A case of Mullerian cyst resected by video assisted thoracoscopic surgery
Case Report

A case of Mullerian cyst resected by video assisted thoracoscopic surgery

Mariusz Łochowski1, Wojciech Kuncman2, Marek Rębowski1, Józef Kozak1

1Department of Thoracic Surgery, Memorial Copernicus Hospital, Medical University of Łódź, Łódź, Poland; 2Department of Oncology, Medical University of Łódź, Łódź, Poland

Correspondence to: Mariusz Łochowski. Department of Thoracic Surgery, Memorial Copernicus Hospital, 62 Pabianicka Str, 93-513, Łódź, Poland. Email: marilo@op.pl.

Abstract: Ever since Hattori reported first case of Mullerian cyst of mediastinum in 2005, there has been several new publications in the literature. We report a case of 53-year-old female patient with an incidentally found mass in right paravertebral location. The lesion was removed using video-assisted thoracic surgery (VATS) procedure. Histopathology examination revealed a ciliated cyst of Mullerian origin.

Keywords: Cyst; mediastinum; Mullerian cyst; video-assisted thoracic surgery (VATS)

Received: 02 April 2017; Accepted: 20 April 2017; Published: 02 June 2017.

doi: 10.21037/vats.2017.05.03


Posterior mediastinum is common location of neurogenic tumours and neurenteric cysts. In 2005, Hattori described so far unknown cyst of this region, with probable Mullerian histogenesis (1).

We report a case of 53-year-old woman with Mullerian congenital cyst that was resected using video-assisted thoracic surgery (VATS) approach.

Case presentation

A 53-year-old, non-smoking woman was admitted to thoracic surgery clinic for suspicion of neuroma of posterior mediastinum. Tumour was accidentally detected in chest radiograph. After initial diagnostics in pulmonary clinic patient was qualified for surgery. Patient did not report any symptoms. Patient was taking hormone replacement therapy.

Physical examination and laboratory tests did not presented any abnormalities. The chest computed tomography (CT) demonstrated a cystic mass in right lateral part of the 4th vertebra, 22 mm × 30 mm × 15 mm in size (Figure 1). Magnetic resonance imaging of the chest was not performed. In radiological imaging neurenteric cyst was diagnosed. The mass was removed using VATS two-portal approach (4th anterior axillary and 6th middle axillary intercostals space). Camera revealed lucent cyst with thin wall. During operation the cyst was opened and yellow fluid was evacuated. Rest of tissues was dissected and removed. Location of resected mass was coagulated using argon plasma coagulation. Chest drain was removed in second day after operation.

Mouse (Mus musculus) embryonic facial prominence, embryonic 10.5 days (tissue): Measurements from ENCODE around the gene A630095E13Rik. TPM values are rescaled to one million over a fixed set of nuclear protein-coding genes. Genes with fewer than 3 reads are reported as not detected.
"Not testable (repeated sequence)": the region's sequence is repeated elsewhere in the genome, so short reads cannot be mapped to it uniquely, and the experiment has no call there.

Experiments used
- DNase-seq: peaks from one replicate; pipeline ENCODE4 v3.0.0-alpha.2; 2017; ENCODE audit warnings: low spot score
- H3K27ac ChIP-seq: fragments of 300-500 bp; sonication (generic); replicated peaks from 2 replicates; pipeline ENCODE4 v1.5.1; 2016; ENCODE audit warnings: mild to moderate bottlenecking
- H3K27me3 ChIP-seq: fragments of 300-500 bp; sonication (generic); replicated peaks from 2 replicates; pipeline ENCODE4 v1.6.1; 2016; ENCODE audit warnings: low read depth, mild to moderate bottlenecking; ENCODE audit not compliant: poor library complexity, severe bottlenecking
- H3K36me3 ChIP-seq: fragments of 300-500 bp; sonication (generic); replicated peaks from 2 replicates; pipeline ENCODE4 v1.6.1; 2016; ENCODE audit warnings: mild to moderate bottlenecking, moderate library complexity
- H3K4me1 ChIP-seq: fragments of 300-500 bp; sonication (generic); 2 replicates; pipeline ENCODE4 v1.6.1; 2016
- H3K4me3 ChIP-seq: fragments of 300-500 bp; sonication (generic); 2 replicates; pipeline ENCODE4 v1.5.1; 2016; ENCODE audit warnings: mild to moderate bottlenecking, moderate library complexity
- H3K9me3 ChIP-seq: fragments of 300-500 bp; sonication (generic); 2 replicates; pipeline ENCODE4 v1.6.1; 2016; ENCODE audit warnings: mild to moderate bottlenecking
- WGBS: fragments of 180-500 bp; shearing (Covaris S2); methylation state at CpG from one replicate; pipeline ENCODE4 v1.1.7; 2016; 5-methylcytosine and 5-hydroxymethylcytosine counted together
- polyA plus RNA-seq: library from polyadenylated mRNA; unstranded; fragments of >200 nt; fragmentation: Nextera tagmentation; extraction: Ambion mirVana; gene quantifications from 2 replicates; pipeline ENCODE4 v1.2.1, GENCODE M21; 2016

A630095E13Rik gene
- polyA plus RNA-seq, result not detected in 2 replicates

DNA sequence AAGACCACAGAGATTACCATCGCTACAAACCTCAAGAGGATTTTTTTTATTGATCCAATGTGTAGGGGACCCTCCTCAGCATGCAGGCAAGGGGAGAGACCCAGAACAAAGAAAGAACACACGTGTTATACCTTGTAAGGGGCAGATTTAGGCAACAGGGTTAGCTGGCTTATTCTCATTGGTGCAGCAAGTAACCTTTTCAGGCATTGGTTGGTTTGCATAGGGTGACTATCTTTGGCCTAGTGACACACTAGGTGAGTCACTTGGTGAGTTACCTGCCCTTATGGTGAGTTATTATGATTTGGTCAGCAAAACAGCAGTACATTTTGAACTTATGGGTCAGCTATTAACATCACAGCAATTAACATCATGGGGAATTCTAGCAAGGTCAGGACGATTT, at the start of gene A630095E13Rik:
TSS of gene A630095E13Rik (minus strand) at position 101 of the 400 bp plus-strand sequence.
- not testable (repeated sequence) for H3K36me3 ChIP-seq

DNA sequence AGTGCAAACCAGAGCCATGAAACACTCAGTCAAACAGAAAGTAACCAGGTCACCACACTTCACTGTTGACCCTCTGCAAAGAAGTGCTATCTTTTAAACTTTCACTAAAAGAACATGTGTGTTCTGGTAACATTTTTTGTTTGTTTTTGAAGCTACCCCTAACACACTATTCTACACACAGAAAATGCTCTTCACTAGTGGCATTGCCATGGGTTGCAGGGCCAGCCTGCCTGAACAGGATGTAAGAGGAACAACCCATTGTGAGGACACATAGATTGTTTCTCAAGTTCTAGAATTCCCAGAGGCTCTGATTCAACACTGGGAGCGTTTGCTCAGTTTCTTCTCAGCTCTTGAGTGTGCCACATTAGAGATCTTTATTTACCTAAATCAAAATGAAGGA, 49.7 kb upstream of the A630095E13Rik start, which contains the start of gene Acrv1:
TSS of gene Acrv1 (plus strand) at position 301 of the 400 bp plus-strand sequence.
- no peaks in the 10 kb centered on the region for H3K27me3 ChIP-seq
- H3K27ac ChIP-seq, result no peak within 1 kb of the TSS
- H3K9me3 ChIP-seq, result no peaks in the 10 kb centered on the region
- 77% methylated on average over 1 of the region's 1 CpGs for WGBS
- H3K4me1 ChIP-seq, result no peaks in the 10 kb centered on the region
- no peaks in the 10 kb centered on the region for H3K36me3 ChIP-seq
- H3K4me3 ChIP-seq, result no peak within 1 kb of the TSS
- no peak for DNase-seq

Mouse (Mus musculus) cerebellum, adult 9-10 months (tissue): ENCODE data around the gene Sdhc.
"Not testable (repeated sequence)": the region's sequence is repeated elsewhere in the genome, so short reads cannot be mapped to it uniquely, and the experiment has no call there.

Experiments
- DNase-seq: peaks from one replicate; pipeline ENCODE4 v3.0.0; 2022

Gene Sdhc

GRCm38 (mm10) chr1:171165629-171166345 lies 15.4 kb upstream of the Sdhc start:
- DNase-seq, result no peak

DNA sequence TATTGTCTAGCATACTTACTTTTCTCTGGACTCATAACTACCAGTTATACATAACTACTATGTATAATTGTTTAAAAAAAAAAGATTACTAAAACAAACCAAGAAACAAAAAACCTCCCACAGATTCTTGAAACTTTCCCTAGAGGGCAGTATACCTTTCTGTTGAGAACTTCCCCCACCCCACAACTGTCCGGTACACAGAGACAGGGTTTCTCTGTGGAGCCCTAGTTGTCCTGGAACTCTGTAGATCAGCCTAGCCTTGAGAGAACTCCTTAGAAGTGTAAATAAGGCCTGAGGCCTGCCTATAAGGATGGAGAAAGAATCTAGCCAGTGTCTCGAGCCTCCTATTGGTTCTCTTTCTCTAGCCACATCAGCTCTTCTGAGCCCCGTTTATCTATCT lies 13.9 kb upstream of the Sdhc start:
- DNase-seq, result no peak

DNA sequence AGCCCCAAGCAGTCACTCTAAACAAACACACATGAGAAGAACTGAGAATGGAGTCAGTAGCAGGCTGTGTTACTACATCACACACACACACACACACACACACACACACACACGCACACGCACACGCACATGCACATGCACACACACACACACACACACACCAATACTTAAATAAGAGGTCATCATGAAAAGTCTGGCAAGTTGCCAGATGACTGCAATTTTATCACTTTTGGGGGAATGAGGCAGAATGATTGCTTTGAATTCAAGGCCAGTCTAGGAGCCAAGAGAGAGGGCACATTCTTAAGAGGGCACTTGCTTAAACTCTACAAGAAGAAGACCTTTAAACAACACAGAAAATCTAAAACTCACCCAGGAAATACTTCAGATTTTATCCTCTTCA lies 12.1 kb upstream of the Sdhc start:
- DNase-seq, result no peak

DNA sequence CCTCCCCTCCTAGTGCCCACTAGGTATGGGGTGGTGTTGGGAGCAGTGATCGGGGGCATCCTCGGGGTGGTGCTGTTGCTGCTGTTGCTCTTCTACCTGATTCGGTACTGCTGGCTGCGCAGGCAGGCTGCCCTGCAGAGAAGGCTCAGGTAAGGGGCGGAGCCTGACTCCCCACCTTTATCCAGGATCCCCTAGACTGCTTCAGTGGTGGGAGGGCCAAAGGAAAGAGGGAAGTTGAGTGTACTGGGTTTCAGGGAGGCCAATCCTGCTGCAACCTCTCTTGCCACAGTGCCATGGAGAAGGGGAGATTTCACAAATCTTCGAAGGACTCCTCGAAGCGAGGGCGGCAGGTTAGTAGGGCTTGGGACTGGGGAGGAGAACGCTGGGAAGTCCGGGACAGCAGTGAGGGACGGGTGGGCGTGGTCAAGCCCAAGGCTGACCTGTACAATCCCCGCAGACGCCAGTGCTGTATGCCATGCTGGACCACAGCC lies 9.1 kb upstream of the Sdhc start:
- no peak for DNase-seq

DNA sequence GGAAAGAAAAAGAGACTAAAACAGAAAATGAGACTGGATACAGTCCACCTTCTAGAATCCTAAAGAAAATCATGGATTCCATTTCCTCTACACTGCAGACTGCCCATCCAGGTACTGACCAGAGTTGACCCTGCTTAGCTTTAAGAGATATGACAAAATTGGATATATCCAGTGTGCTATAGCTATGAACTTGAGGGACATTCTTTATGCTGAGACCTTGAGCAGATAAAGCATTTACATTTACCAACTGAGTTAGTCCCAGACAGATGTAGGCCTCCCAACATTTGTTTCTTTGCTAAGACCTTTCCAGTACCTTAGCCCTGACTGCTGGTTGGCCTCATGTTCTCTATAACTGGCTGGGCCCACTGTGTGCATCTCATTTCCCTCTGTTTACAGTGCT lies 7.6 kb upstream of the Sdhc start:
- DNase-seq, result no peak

Figure 1 A cystic mass in right lateral part of the 4th vertebra, 22 mm × 30 mm × 15 mm in size.

In the microscopic examination there were pieces of fibrous connective tissue with a single smooth muscle fiber. In the center there was cystic lesion lined by single layer of cuboidal epithelial cells without papillary structures or mucin secretion. Epithelium did not demonstrate cellular atypia and there were no mitosis. Differential diagnosis taken under consideration was Mullerian cyst, enteric cyst and unusual variant of bronchogenic cyst. Additional immunohistochemistry (IHC) tests had been processed. Pan-Cytokeratins (CK AE1/AE3), cytokeratin 7 (CK7) and estrogen receptor (ER) were homogeneously, strongly positive. Focal expression of transcription factor PAX8, progesterone receptor (PR) and cancer antigen 125 (CA125) were noticed. A few epithelial cells were also stained by anty-CD56 antibody. Staining for thyroid transcription factor (TTF-1), cytokeratin 20 (CK20), CDX2 were uniformly negative. Ki-67 mitotic index were less than 1%. The final diagnosis was Mullerian cyst (Hattori’s cyst) due the microscopic image and typical ER, PR, Ca125 and PAX8 staining (Figures 2,3).

Figure 2 Hematoxylin and eosin staining (A, ×100; B, ×200) showing cystic lesion lined by single layer of cuboidal epithelial cells without atypia or mitosis.